Why Report Rape?


A few weeks ago, a young lady, aged 17, who was employed to work as a housemaid was left home alone with the gardener. When the owner of the house returned a few hours later she found the young lady crying and traumatised. After questioning her she learnt that the gardener had raped the girl.  The girl said she wanted to report the matter to the police and she was escorted by her employer to the police station. Upon asking the gardener what he had done all he could do was say ‘I am sorry’. At no point did he deny the allegation against him.

The police were informed and two female officers came and arrested him. I was shocked later on to hear that this young lady gave her statement to the police and was told to come back the next day when they would take her to the rape clinic. Shocking as it may be, she returned to the police station the next day and was then taken to the rape clinic.

Various NGOs have been working tirelessly to ensure that women are educated about what to do when they are raped. To then have the police, who are supposed to be more knowledgeable, tell someone that they would take them to the clinic the next day is disheartening.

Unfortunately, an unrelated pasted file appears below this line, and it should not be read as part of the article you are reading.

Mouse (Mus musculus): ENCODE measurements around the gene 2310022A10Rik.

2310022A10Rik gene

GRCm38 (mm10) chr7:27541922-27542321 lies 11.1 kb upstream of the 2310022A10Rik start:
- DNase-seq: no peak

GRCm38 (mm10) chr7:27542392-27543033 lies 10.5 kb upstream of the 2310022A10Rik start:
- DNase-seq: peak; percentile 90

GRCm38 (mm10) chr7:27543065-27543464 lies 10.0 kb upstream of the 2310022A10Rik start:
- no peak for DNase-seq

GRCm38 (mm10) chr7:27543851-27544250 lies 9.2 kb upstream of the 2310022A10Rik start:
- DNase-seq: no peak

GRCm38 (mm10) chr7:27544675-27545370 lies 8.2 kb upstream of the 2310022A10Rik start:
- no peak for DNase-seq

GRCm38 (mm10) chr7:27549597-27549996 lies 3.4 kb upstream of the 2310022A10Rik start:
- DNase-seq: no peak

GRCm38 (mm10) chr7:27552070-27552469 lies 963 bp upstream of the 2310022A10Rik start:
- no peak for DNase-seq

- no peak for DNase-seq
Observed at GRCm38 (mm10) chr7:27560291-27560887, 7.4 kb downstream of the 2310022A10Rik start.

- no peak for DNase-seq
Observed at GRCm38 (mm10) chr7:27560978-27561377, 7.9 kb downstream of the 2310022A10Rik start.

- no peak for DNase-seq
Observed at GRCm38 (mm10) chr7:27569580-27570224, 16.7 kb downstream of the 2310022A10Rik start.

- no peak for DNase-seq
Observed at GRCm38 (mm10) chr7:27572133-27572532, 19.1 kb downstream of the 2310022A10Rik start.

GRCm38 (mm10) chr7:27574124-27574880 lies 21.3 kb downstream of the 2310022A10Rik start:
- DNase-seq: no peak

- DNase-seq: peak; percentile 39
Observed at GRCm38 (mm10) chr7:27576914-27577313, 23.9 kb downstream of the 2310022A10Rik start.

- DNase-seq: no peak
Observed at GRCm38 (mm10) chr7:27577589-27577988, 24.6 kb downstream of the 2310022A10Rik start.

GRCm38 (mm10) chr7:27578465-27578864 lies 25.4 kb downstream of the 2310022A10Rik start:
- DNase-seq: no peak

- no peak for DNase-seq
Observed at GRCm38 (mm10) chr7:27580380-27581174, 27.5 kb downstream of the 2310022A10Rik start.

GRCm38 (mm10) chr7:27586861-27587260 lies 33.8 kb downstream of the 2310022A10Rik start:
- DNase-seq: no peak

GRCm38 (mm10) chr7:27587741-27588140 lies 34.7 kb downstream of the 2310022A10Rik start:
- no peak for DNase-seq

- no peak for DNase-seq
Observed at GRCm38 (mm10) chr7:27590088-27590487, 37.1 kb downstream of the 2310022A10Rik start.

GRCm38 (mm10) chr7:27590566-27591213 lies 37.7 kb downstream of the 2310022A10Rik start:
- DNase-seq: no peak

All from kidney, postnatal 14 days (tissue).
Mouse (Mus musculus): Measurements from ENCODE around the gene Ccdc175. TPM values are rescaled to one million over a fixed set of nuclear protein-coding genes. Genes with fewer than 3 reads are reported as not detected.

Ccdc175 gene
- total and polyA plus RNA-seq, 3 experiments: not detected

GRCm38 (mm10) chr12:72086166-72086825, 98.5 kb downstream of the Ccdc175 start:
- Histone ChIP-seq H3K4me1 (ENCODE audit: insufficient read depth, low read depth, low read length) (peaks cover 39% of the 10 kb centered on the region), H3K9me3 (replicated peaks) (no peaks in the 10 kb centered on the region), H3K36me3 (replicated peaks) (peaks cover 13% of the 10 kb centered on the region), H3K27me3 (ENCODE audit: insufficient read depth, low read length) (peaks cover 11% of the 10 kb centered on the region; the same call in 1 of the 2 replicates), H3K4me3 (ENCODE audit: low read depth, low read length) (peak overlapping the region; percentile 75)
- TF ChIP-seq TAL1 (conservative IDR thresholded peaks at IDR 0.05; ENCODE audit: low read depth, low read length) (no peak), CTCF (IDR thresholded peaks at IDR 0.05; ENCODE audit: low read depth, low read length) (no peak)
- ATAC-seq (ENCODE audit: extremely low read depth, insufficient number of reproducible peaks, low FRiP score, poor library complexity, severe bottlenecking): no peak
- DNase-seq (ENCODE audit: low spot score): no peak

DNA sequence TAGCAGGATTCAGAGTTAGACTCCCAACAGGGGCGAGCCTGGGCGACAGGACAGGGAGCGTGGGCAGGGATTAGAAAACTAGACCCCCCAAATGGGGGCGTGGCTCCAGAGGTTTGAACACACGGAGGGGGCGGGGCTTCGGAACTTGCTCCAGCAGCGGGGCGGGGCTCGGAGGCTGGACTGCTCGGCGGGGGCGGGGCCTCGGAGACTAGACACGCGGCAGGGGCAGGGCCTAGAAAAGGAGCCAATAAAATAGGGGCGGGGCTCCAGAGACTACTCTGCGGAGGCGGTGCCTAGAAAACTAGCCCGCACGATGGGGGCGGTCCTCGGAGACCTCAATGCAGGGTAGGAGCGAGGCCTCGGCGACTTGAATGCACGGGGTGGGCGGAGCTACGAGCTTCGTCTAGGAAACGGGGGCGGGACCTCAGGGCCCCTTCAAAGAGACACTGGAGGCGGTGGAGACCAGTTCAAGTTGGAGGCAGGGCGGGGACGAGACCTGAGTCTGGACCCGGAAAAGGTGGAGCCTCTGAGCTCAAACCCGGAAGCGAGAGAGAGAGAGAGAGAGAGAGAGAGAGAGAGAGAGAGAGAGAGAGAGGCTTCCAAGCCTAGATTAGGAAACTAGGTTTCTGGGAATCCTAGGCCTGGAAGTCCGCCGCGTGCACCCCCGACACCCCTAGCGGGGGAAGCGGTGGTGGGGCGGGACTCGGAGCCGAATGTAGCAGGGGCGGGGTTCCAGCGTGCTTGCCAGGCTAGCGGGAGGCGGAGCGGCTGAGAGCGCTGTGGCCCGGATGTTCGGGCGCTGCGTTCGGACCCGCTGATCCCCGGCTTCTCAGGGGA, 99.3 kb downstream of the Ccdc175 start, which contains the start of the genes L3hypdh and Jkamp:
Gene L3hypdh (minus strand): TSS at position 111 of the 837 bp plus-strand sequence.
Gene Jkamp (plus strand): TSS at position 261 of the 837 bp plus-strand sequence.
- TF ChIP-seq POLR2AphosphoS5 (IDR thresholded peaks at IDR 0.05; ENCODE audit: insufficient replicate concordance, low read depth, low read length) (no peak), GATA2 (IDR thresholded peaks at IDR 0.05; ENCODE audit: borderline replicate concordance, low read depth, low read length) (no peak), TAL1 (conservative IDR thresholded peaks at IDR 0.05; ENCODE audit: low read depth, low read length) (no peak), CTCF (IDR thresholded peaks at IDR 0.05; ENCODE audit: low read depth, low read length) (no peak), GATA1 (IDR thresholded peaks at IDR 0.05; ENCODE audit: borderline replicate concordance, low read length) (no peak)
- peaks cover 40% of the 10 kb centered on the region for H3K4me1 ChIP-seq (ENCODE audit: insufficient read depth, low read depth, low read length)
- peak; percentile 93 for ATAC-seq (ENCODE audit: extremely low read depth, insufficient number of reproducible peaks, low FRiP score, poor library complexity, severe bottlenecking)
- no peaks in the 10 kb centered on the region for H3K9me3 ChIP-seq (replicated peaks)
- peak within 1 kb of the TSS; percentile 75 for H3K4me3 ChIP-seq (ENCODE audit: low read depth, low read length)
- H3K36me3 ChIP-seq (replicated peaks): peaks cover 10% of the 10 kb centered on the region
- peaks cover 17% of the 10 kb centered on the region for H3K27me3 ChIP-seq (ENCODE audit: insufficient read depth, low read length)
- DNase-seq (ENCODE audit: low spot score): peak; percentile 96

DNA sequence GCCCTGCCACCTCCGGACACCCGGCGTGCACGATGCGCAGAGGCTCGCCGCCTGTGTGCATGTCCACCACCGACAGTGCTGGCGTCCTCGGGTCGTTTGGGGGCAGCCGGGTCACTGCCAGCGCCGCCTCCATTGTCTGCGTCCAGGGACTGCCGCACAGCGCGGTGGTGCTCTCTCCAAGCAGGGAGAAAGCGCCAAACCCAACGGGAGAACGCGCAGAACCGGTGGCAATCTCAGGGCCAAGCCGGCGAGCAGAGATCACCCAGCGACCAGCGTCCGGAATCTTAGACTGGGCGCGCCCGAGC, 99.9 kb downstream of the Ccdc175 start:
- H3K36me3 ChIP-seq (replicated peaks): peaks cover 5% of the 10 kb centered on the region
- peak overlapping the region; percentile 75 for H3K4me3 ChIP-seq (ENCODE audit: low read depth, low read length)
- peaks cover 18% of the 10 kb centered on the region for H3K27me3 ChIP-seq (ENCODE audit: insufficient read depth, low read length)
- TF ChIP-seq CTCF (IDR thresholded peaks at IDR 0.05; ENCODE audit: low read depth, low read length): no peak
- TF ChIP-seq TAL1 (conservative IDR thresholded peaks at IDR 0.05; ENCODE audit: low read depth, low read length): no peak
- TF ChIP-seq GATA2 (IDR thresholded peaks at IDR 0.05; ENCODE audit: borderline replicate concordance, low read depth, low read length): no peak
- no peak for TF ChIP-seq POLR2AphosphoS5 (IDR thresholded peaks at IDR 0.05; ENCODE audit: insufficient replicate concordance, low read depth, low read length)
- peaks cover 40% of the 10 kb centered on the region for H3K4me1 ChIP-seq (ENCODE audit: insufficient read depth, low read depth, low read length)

Women are encouraged to report a rape immediately so they can then be taken to a hospital or clinic. The hospital or clinic staff will use what is called an evidence kit which affords the opportunity to collect any DNA that may have been left by the suspect.The examination usually contains a head to toe examination of the victim. The victim is advised not to bath before going to the clinic and also to keep the clothes she had been wearing when she was raped. This is critical as it will be used for evidence in a rape case. Victims are given medication for the prevention of HIV/Aids, sexually transmitted infections, unwanted pregnancies and any other medical care required. This is best if given within 72 hours of the rape, but victims are encouraged to report expeditiously.

It is disappointing to learn that police officers who are supposed to be trained in how to deal with rape cases are still telling victims to return the next day to go to the clinic. But, maybe I am being too harsh on these police officers. The questions perhaps should be; do the police officers know what to do when a person has reported a rape? Do they understand the importance of the time element?

It may not be a surprise then that this case never made it very far. The young man was released within a few days and the particulars of his release were never related to the public. The young lady disappeared from the community and many were left to speculate what had transpired.

Though the details of what transpired in the end were a mystery I cannot help but wonder whether the actions of the officers contributed to the outcome and how many times they continue delaying any action in cases of rape?

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